3.6.2. Battery origin for magnetic seeds in galaxies
The original strength of such a battery-type magnetic seed is very small. In a moving ionized gas, there are thermal and inertial battery effects, capable of creating a weak magnetic field - this is now referred to as the Biermann battery (e.g., Biermann 1950; Kempt 1982). Battery effects in a protogalaxy could create a seed protogalactic magnetic field B ~ 10 - 20 Gauss.
The initial amplification of such a battery-type seed field is under debate: gravitational collapse, strong flows, or dynamos. In one model, the seed field of 10-20 Gauss could then be enhanced by a factor ~ 104 due to galactic collapse under gravitational forces, and it could be subsequently amplified by a factor ~ 108 in strong non-axisymmetric flows from bars and spirals (e.g., Lesch & Chiba 1995). Dynamo amplification would then follow. Unfortunately, these very weak magnetic fields are difficult to amplify and to order by a dynamo alone over a time scale ~ 108 years (e.g., Kulsrud and Anderson, 1992; Balbus, 1993).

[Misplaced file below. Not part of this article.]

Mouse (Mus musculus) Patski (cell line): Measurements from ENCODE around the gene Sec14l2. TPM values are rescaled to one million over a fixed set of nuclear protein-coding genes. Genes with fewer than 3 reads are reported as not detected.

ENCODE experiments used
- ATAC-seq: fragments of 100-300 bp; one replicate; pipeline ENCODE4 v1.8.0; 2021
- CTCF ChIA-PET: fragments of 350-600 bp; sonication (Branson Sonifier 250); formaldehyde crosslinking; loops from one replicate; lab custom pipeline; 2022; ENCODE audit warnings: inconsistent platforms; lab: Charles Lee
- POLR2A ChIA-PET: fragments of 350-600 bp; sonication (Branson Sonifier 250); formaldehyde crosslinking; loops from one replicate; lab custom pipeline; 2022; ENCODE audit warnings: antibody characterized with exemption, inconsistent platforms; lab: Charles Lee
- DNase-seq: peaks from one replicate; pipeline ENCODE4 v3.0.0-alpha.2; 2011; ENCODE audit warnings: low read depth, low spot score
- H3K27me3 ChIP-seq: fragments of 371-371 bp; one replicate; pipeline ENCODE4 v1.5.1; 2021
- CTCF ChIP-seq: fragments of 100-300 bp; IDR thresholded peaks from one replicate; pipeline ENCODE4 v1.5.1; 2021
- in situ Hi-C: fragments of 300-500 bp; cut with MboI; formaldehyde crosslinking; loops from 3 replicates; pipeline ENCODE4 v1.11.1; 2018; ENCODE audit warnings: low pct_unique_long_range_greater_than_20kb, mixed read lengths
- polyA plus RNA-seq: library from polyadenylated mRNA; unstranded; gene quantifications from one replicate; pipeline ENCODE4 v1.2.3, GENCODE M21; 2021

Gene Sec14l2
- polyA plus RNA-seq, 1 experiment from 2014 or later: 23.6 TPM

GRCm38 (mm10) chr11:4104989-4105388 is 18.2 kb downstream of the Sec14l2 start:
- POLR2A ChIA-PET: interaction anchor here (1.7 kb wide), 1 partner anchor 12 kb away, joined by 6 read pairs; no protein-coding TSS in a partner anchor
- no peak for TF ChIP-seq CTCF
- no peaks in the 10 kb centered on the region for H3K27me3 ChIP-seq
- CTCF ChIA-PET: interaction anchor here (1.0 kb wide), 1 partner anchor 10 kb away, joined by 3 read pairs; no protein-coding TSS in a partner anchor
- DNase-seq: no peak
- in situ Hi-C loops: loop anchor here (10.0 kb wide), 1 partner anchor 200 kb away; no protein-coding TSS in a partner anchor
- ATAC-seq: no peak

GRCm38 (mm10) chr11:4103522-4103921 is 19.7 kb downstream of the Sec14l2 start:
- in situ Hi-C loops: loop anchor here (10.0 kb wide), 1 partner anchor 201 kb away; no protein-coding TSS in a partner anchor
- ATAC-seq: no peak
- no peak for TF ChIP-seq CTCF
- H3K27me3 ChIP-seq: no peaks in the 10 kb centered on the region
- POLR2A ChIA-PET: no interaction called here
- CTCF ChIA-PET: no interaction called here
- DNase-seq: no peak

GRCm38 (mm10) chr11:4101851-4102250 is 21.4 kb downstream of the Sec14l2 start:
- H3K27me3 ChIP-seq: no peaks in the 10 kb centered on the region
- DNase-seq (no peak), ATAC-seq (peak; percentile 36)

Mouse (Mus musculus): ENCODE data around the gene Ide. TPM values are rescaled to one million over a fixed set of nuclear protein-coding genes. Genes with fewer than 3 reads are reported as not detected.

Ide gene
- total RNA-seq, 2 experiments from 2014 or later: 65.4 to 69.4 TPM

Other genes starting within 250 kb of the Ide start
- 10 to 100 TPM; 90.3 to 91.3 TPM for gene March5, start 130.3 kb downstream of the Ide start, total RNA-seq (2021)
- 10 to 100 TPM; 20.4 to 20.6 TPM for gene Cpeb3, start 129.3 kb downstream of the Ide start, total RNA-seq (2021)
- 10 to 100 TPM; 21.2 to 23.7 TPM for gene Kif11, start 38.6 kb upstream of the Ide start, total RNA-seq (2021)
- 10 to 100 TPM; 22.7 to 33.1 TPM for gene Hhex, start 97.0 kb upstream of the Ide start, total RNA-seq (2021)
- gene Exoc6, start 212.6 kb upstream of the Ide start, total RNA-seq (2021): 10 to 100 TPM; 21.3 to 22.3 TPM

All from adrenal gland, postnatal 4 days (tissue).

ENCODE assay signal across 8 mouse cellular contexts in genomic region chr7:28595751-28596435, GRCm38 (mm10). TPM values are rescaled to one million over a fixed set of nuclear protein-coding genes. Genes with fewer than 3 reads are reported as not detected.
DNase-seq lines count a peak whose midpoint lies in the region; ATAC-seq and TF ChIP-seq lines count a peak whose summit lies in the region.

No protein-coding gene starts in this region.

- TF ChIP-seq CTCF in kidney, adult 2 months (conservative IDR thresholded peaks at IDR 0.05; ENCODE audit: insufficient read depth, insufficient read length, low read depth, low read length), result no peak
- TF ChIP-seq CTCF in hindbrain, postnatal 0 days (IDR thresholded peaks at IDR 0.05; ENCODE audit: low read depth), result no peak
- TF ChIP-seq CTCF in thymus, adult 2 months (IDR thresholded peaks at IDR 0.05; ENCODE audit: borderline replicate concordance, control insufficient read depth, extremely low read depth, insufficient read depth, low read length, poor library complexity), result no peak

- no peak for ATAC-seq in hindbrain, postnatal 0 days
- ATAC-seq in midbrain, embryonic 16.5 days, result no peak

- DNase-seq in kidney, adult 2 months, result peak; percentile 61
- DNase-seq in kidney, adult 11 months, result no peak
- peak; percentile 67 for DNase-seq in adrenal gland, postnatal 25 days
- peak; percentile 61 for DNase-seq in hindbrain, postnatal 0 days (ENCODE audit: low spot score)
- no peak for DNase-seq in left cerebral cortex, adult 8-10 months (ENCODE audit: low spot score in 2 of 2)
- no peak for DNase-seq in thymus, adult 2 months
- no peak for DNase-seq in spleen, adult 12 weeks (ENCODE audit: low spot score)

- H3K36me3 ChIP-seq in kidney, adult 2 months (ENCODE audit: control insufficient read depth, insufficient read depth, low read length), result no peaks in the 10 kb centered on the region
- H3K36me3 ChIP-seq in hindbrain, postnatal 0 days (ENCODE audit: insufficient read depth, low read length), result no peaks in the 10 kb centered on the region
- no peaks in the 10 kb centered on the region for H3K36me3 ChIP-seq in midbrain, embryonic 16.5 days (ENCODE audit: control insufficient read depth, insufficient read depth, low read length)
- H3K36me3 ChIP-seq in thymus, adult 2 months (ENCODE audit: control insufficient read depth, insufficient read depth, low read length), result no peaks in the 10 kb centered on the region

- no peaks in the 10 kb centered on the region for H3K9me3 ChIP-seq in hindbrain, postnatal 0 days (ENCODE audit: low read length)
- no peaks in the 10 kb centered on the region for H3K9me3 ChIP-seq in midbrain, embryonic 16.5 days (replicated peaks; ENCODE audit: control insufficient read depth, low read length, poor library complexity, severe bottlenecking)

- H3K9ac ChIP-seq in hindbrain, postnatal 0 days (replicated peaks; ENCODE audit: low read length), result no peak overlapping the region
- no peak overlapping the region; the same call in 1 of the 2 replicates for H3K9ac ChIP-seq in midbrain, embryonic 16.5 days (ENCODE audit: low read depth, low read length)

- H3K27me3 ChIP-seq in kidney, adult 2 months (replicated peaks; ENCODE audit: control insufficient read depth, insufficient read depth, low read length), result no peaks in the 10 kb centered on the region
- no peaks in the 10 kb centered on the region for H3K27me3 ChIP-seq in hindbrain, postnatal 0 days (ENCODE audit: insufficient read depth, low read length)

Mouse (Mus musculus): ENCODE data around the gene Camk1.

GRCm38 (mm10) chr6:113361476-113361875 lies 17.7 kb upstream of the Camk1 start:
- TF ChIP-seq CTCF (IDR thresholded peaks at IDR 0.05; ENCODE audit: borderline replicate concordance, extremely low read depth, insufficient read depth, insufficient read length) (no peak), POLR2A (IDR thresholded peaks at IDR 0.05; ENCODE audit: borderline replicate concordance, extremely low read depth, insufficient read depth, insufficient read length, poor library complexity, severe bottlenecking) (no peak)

Battery effects around a central massive black hole (~ 106 M) in the galactic center could also create a seed field by the rotation of an aspherical cloud of ionized gas. It is envisioned to be transported out to the galactic disk by jets, twin outflows, slow winds (e.g., Chakrabarti et al. 1994; Daly & Loeb 1990; Akasofu & Hakamada 1982). This magnetic field transport in the galactic disk could have occurred in an initial burst a long time ago, but would be unlikely to occur routinely now under current galactic disk conditions. For ejection along the galactic plane, radial resistance may be encountered in the spiral arms and the denser parts of the interstellar medium, stopping the ejections from the galactic nucleus at a radius rstop. Within the distance rstop, any previously ordered magnetic field distribution will be removed (e.g., Vallée 1982a). Beyond the distance rstop, cosmic-ray particles may not move rapidly across pre-existing horizontal, azimuthal magnetic field lines, possibly drawn there by differential rotation (e.g., Vallée 1995a).